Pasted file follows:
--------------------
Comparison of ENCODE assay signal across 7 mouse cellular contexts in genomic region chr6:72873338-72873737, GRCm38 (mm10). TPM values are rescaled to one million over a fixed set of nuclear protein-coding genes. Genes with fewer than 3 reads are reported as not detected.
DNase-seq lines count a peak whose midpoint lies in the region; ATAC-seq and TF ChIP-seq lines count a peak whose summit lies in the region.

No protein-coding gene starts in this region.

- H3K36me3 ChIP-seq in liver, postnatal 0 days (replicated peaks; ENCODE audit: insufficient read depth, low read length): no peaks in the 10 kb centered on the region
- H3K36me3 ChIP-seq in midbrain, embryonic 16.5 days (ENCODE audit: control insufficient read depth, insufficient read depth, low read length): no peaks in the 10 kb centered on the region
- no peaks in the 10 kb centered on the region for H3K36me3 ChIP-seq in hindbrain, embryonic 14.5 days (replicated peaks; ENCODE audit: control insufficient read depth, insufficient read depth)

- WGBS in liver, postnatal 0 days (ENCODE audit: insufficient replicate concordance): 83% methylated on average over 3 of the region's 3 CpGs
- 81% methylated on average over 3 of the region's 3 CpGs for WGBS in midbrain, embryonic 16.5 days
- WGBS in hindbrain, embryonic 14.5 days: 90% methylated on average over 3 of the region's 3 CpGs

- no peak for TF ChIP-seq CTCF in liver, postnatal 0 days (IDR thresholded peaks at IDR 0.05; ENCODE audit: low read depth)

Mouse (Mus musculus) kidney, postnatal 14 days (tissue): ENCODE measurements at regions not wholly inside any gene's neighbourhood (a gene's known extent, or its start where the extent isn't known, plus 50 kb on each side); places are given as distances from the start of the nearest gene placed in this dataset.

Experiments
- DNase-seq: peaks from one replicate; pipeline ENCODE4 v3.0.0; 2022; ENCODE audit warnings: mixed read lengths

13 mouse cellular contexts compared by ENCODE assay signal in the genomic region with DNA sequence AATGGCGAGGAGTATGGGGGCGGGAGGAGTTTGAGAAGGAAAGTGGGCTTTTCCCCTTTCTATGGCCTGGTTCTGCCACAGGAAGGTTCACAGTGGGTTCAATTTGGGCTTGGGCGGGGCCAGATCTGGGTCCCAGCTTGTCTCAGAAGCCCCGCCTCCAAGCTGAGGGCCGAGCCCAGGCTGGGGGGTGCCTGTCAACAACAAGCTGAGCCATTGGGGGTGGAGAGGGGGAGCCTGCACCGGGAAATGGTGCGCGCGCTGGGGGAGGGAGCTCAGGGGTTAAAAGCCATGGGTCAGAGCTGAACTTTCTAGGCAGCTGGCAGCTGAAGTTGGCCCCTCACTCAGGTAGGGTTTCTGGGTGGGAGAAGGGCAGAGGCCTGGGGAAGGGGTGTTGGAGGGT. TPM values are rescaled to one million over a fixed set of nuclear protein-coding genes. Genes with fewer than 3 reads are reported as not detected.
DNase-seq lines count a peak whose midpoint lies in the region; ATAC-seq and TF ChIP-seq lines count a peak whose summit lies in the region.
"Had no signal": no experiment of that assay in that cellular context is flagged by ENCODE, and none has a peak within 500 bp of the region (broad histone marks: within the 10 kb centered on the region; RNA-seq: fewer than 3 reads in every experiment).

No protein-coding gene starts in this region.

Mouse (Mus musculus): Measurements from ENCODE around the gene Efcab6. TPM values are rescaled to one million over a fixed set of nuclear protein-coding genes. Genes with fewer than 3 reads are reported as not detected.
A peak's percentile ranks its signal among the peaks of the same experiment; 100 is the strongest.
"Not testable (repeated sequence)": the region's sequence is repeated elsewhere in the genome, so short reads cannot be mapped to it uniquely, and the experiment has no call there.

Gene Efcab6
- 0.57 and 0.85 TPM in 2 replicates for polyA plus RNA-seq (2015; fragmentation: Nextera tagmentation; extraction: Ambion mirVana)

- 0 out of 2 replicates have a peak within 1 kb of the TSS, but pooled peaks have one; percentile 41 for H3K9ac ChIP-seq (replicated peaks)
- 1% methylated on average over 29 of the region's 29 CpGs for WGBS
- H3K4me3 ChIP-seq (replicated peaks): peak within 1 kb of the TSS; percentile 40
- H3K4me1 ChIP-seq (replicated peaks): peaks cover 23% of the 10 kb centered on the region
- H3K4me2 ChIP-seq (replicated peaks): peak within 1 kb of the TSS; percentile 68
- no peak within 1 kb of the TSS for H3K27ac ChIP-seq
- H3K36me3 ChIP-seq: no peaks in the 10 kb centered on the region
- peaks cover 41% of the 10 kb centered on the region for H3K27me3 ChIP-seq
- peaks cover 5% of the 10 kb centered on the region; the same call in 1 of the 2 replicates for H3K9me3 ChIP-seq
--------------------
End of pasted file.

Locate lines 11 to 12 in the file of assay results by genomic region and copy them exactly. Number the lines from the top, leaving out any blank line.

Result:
Mouse (Mus musculus) kidney, postnatal 14 days (tissue): ENCODE measurements at regions not wholly inside any gene's neighbourhood (a gene's known extent, or its start where the extent isn't known, plus 50 kb on each side); places are given as distances from the start of the nearest gene placed in this dataset.

Experiments